If you take a look at this video, you’ll see noted competitor BJ Norris (we think five National and six World titles qualify as “noted”; maybe that’s just us …) make some serious speed look easy on Steel Challenge stages. Given that the stages include shots to 35 yards, this is fast and accurate at stratospheric levels, to say nothing of fun to watch.
To emulate it, however, is another story. Let’s leave out of our considerations the fact that we’re dealing with a world-class athlete: Like the coaches say, “You can’t put in what God’s left out.” But if you’ve tried this yourself, you can’t help but think there is more to it than tremendous natural gifts and mountains of spent brass. And you would be right.
A close look (particularly the strings at 13, 28 and 34 seconds) reveals something more astonishing than BJ’s speed—BJ’s misses. Yet the time between the miss and the make-up is perhaps most astonishing of all. Unless you’re very attentive, you’ll have to count shots to even realize a miss took place. He’s that fast.
Using the white side is a good way to be sure you’re seeing the sights at all.
Most of us learned to shoot with surprisingly little variation on the same, basic theme—using a stance and grip that allow you to control the firearm, align the sights with the target and activate the trigger with as little change to that sight picture as possible. Almost anybody can be taught to do this well and safely, and with practice they can learn to do it well, safely and quickly. Really quickly, right?
Well, ah, no. There is a point at which the wheels come off for most shooters. Misses appear, and often in truly horrifying numbers and extent as we try to go ever faster. Rapid make-ups are clearly the answer as the video demonstrates. But the speed at which the decision to send another shot is the discriminator: If you wait for the “ding,” or to check for a hole, you’re out of the game.Calling adds speed by putting things back together that we’ve separated in error.
What Norris does, indeed most shooters at his level do, is “call” his shot. And while it’s an advanced skill, it is a learnable one (we can’t guarantee you’ll ever be as fast as BJ, but that’s a different problem).
An essential precursor to shot calling are solid grip and trigger press mechanics. Too much pistol movement from either source makes it almost impossible to call your shots. If you’re a shooter who allows your vision to go from the front sight to the target as you trip the shot, you’ll need to lose that habit as well. More than any other single attribute, calling your shot depends on tracking the sight all the way through the firing cycle.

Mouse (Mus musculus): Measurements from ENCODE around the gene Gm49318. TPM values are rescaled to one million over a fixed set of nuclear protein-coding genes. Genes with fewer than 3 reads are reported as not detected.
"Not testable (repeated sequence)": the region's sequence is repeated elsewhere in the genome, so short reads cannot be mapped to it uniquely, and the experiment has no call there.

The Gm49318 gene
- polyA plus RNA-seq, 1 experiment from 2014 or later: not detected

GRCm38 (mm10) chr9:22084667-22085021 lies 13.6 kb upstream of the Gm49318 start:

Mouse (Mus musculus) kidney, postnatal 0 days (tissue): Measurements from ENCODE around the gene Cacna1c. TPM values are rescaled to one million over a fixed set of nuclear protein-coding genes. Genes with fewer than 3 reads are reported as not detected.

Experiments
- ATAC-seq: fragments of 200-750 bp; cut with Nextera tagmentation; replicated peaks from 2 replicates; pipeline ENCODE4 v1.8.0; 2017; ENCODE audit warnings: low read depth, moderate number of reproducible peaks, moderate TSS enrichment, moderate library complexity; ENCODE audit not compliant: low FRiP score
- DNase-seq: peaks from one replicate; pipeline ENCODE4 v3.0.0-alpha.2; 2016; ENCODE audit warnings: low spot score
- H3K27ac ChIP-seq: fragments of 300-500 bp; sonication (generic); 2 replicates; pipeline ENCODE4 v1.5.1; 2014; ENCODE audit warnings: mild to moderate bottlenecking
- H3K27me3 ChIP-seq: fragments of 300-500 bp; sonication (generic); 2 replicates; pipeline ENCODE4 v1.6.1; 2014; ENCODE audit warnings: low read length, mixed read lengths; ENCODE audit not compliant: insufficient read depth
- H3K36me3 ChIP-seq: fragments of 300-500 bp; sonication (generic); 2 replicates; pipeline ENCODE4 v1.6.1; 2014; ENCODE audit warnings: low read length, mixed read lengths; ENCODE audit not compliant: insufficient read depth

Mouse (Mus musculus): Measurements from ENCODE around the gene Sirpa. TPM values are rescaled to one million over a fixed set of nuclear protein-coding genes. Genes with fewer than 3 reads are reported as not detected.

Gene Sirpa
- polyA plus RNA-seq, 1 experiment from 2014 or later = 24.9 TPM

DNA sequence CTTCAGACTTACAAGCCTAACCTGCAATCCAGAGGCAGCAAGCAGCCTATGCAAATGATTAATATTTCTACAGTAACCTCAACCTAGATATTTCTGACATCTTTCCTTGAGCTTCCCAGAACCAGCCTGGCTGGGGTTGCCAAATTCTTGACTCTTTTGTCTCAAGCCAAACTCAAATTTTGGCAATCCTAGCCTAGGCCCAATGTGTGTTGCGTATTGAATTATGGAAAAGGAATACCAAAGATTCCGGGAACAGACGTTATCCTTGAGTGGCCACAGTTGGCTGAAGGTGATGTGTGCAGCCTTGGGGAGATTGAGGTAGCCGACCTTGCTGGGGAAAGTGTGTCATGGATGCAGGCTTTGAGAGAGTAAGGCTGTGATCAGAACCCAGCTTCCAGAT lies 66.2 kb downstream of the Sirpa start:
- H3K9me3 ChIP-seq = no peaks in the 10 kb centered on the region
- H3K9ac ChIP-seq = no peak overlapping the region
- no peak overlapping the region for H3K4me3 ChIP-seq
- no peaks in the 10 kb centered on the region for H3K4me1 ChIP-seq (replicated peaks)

Call shots all over the target; you don’t always get that nice, fat center to aim at.
Unless you’re very diligent, the failure to follow that aiming cue (front sight or red dot) is a counterproductive tendency that creeps in as speed increases. Repetition builds muscle memory, and reduces the angular error of initial sight alignment. This allows the rapid (or “flash”) sight picture to speed up, and is a good thing as far as it goes.
The problems appear when you have more “flash” than “sight picture;” you’ve essentially become a point shooter. And somewhere between 10 and 15 yards, muscle memory is simply not precise enough to ensure a hit on a tight, small or distant target. Adding unnecessary make-ups is clearly not what you’re after. It’s just another kind of slow.
If it’s starting to sound as though shot calling doesn’t involve anything new, you may have a point. But calling adds speed by putting things back together that we’ve separated in error. By seeing (emphatically not “knowing”) precisely where his sights were when he pressed the trigger, BJ discerns in real time that his shot is a miss, and wastes zero time in analysis¬—his make-up therefore occurs at essentially the same speed as a second shot would on the same target. In his case, damn fast.
So how do you get—or get back—to this type of sight awareness? Happily, there’s a great drill that we think originated with early IPSC great Michael Plaxco. Place a target at a distance of at least 15 yards (though farther is better), and have an identical target standing by at your shooting position. Take two shots, safe your firearm and without inspecting your downrange target, immediately mark on the nearby target where you think your shots hit. Retrieve your downrange target and compare. If you aren’t tracking your sights through the entire progression of the shot, this accurate prediction will be all but impossible. If you’re, pardon the expression, hit-and-miss, then move your target out farther and repeat. See this demonstrated in detail by Travis Tomasie here.
As is often the case, the “calling” mindset has more than a single benefit. The obvious one is the removal of processing time in shot assessment: The “was it or wasn’t it good” question collapses on itself. But tracking the front sight through the entire shot sequence means better shots in the first place, and your perception of having to slow down will be swallowed up by those higher-scoring initial engagements.
We’re pretty sure you need no help in computing the value of that.